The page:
When Pope Benedict XVI announced that he would abdicate the papacy, he explained that “in today’s world, subject to so many rapid changes . . . both strength of mind and body are necessary, strength which in the last few months, has deteriorated in me to the extent that I have had to recognize my incapacity to adequately fulfill the ministry entrusted to me.”
By becoming the first pope to resign since the 15th century, Benedict demonstrated a self-knowledge that is incredibly rare among leaders.
Contrast his behavior, for example, with that of New Jersey Sen. Frank Lautenberg, a Democrat, who before being forced to stand aside described Newark Mayor Cory Booker, also a Democrat, as a “disrespectful” child for challenging his re-election bid, even though Lautenberg would have been almost 92 when he was sworn in.
It may be a fraught subject, but aging often has enormous effects on people’s personalities and cognitive function. Some leaders can maintain their vitality and abilities into extreme old age, but after enough time in office, a leader’s performance probably will decline, perhaps precipitously.
This is precisely what happens to anyone who spends a long time in senior government positions, because of both the effects of power itself on those who wield it, and the effects of age on every human being.
Power itself has profound, and usually toxic, effects on those who have it. CEOs are so pampered that comparing them with babies is surprisingly illuminating. What is true for a CEO is, in this case, even more true for the men and women who lead nations and can literally have power over life and death. It would be remarkable indeed for any person treated with deference and pampering for years, even decades, to not be affected by it.
The effect of age is equally worrying. Aging can have a powerful and largely negative impact on leaders in three ways. It can greatly increase their vulnerability to illness, shift their personality and decrease their cognitive abilities.
Even beyond the immediate effects of illness, aging can have pronounced effects on personality. Put simply, in general people really don’t mellow with age. Instead, authors Jerrold Post and Bert Park have shown that they tend to become exaggerated versions – almost caricatures – of themselves, with their normal tendencies and patterns becoming intensified.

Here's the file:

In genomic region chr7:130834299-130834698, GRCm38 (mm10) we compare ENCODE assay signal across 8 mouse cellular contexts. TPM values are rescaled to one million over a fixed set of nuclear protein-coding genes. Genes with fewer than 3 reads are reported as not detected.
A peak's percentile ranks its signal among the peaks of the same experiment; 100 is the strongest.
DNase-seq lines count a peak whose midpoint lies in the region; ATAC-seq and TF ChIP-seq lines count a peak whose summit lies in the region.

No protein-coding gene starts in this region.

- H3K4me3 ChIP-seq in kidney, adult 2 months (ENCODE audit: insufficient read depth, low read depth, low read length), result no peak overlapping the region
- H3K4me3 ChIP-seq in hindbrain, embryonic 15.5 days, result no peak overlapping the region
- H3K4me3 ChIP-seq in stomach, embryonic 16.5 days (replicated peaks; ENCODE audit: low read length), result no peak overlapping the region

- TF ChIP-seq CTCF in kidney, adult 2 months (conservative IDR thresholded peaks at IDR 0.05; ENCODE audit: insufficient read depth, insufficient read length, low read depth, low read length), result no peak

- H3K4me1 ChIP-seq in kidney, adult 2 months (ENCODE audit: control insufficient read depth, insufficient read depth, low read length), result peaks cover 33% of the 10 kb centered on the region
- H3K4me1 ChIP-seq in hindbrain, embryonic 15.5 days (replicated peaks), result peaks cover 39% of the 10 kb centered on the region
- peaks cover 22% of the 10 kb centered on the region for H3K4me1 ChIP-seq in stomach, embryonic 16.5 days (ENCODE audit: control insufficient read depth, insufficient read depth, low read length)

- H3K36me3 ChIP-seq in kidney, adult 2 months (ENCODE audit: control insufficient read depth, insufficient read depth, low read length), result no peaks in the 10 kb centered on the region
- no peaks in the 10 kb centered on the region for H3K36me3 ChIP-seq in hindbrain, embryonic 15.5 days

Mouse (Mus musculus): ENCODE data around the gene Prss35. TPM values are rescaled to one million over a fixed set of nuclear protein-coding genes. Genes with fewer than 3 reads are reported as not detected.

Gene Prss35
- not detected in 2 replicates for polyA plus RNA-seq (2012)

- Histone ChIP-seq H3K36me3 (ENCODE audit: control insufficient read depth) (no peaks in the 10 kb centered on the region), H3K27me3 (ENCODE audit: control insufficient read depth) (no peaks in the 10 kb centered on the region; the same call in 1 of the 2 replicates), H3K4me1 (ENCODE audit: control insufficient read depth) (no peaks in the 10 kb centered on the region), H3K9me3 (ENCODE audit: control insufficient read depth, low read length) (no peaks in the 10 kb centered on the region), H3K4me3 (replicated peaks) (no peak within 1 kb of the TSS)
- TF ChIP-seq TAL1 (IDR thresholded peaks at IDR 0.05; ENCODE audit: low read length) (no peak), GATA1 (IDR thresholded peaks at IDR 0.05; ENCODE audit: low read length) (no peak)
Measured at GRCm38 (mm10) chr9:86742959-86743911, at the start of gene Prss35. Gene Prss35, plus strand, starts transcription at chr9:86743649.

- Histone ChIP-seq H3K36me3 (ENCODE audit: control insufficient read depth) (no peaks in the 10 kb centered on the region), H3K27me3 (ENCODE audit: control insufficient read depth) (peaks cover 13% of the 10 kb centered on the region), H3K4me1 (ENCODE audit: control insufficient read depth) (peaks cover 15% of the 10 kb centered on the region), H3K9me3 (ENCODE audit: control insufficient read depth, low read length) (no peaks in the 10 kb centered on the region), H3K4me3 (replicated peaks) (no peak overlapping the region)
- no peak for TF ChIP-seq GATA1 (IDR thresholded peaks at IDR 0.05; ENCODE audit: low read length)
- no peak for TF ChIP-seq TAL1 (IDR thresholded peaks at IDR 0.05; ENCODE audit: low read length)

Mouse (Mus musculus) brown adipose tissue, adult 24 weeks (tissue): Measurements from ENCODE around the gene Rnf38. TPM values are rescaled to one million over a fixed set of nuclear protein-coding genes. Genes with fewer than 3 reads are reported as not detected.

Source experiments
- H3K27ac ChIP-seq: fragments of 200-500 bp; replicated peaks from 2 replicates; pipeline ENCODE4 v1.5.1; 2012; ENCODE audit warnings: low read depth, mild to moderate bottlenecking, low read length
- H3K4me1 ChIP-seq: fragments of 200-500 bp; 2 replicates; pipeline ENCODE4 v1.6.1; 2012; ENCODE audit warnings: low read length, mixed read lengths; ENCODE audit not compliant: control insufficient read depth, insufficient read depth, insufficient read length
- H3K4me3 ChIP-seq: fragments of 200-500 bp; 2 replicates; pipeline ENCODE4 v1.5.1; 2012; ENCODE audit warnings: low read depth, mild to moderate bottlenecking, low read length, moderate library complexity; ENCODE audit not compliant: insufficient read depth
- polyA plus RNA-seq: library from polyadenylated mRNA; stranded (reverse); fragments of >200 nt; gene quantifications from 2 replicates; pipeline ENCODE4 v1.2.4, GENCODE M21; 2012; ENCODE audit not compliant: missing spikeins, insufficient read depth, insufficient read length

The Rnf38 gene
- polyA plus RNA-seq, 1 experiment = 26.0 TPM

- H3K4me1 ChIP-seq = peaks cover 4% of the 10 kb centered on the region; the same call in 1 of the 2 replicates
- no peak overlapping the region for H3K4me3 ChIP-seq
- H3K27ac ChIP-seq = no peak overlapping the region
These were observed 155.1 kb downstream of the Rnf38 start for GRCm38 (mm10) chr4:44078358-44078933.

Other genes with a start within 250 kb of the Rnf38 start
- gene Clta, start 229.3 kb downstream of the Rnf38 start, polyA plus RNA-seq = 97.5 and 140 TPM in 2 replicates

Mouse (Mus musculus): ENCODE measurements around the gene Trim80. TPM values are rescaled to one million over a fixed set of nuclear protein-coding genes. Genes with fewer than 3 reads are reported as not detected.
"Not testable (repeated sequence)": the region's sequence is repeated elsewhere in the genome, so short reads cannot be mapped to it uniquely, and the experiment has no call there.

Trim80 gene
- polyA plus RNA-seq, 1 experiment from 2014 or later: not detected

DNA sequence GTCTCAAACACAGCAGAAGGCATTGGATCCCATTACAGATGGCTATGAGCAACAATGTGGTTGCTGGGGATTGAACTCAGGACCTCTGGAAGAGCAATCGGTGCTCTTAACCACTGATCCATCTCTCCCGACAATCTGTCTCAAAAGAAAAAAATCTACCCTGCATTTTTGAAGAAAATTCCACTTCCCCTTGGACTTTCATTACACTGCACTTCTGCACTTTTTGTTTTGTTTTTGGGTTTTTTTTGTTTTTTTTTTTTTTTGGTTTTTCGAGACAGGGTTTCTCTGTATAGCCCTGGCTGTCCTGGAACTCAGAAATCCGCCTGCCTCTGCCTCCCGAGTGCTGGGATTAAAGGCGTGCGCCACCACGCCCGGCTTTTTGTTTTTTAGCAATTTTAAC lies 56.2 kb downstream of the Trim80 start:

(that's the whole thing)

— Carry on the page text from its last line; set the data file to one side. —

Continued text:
Finally, and perhaps most troubling, are aging’s effects on cognition. Some of these are well-known. The advance of age tends to weaken recall, particularly of recent events, for example.
Given the potential dangers, the burden of proof should be on aging leaders to justify their continued hold on power, not on those who challenge them. Most leaders are far more dispensable than is generally believed – and certainly far more dispensable than they are likely to believe. Just as important, most leaders who do have an impact do so through poor performance, not brilliance. There are just many, many more ways to be a fool than there are to be a genius.
In the United States, this suggests the need for term limits for all senior officials who cannot easily be removed from office. Term limits have already been imposed on the presidency, of course, but they should be extended to include the Supreme Court, governors, and likely also the speaker of the House.
When the Constitution was written, the life expectancy in the United States was less than 30, so there was no need for any such requirement. The advance of medical technology, however, has made term limits overwhelmingly necessary.
Given the stakes of the decisions made by, for example, presidents and members of the Supreme Court, a 1-in-5 chance that the person making it is suffering from age-related cognitive decline is simply far too large to accept.
The United States government would do well to learn, at least in this case, from the example of one of America’s most iconic companies. Pope Benedict had the humility and self-awareness to realize that he had reached the limit of his physical capabilities.
We can, perhaps, expect that sort of wisdom from a religious leader, but it seems far too much to expect political leaders to willingly follow his example. Right now, though, relying on their willingness to follow his example and recognize their own limitations is all we have.
It is not nearly enough.Mukunda is an assistant professor at Harvard Business School and author of “Indispensable: When Leaders Really Matter.” His Twitter handle is @gmukunda.